Internalized Gaslighting

Violetta Math, MA, LPC, NCC on Apr 15, 2022 in Mood and Feelings

Most of us have heard of the term gaslighting, which means to be manipulated or undermined in a way that denies one’s reality of an experience or emotion. Being gaslighted frequently causes a person to lose trust in themselves and disconnect in a significant way from who they really are, what they perceive, and what they feel.

Oftentimes, individuals that grow up with this type of intentional or unintentional emotional abuse start to internalize the critical voices that tell them their reactions are excessive, their feelings aren’t valid, and their talents don’t exist. Internalized gaslighting occurs when there’s a formation of a person’s own inner critical voice that mirrors the manipulation and undermining that they experienced in their environment. That inner voice makes us second guess, judge, criticize, and doubt ourselves and everything that we do.

So what are some ways that internalized gaslighting shows up, and how do you know you’re “gaslighting yourself?”

You are disconnected from your own intuition and felt sense

Existing in a perpetual state of self-doubt disconnects us from our internal harmony with our nervous system, our senses, and our intuition. The inability to be in tune with our own “truth” creates a sense of distrust in the body and confusion in the mind, creating doubt in ourselves and inability to get in touch with what we really want and feel.

For example: “I feel anxious about this second date and want to cancel, but that’s just silly. I’m just being picky and too sensitive about the uncomfortable vibes I got from him. I’ll just go and see what happens.”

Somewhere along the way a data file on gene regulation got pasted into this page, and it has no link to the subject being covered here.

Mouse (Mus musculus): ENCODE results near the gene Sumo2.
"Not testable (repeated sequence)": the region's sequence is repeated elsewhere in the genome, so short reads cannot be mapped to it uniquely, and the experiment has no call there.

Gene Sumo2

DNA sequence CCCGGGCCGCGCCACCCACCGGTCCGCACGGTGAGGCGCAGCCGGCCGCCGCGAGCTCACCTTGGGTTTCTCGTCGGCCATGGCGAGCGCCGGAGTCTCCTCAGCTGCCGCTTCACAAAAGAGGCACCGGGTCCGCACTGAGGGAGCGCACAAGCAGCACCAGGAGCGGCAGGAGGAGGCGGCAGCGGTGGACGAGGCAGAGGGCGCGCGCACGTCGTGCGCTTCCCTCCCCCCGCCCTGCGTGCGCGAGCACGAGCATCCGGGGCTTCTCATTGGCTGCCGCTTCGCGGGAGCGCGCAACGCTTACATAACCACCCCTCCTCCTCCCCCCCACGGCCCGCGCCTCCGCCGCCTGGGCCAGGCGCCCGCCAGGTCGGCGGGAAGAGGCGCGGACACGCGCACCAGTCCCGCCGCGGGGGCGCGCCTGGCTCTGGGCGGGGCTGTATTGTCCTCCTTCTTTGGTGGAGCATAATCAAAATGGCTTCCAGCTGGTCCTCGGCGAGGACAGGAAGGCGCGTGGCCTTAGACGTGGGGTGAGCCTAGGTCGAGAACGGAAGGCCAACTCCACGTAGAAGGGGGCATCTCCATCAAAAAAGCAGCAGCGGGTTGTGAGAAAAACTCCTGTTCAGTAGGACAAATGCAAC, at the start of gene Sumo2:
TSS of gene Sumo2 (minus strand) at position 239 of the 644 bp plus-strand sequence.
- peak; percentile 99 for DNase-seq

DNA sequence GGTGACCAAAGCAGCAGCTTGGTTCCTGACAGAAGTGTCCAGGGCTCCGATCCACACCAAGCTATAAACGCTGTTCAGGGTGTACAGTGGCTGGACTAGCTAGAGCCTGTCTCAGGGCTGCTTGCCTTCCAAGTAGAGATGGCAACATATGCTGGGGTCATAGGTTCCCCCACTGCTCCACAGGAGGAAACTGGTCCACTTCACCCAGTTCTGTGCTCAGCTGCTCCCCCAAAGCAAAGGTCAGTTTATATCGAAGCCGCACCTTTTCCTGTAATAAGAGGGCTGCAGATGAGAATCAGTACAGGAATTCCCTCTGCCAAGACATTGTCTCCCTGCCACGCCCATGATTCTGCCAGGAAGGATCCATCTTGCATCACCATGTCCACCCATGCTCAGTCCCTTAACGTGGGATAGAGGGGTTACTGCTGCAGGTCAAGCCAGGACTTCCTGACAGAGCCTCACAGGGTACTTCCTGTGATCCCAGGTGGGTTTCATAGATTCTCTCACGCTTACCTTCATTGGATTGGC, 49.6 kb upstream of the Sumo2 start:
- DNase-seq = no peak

You have low self-esteem and self-confidence

When the “you” of who you are has been constantly belittled and invalidated, negative beliefs and thought patterns form about the core of who you are. The inner critic that develops continues the cycle of doubting yourself and negative judgements, leading to feelings of low self-worth and self-confidence.

For example: “Ugh, I sounded like I didn’t know what I was talking about during the job interview. The other candidates are probably way better than I am, so there is no way they are hiring me.”

You lose the power of your voice

You are so afraid to be dismissed, silenced, or shut down that you learned that it is better to be quiet and keep things to yourself. Eventually, your inner critic will tell you what you have to share is not good enough, important enough, or valid enough. You disconnect from the part of you that feels empowered by expressing your thoughts and feelings and instead feel a sense of shame or dread.

For example: “I really don’t like how my boss treats me in front of her colleagues, but who am I to question her? I’m just an admin. I’ll just have to get used to it.”

You may have Imposter Syndrome

When our inner critic tells us that our success is undeserved or can mainly be attributed to external factors, we start to doubt what we have to offer and the gifts we possess, telling ourselves that we didn’t work hard enough or have a real skill or talent. A fear develops that the truth about our lack will come out and everyone will see us for the fraud we really are. We unconsciously start to self-sabotage to validate the internalized belief that we are not good enough.

Example: “I am happy to be promoted, but I don’t know what I’m doing in my new role. Everyone that now reports to me will see that I’m inexperienced and will wonder how I even got this position. They’re going to see right through me and I’m going to fail; I know it.”

So now that we know what internalized gaslighting can look like, how can we stop the perpetual cycle of self-doubt and connect more with our authentic self?


The first step is recognizing that the negative thoughts that we experience are just that: thoughts. Thoughts are expressions of the mind that can create our reality by the repetitive reinforcement of neural pathways in our brain. Once we begin increasing awareness around the change we want to create and start making shifts towards those changes, we can create new neural pathways that support the positive thoughts and feelings we want to have about ourselves.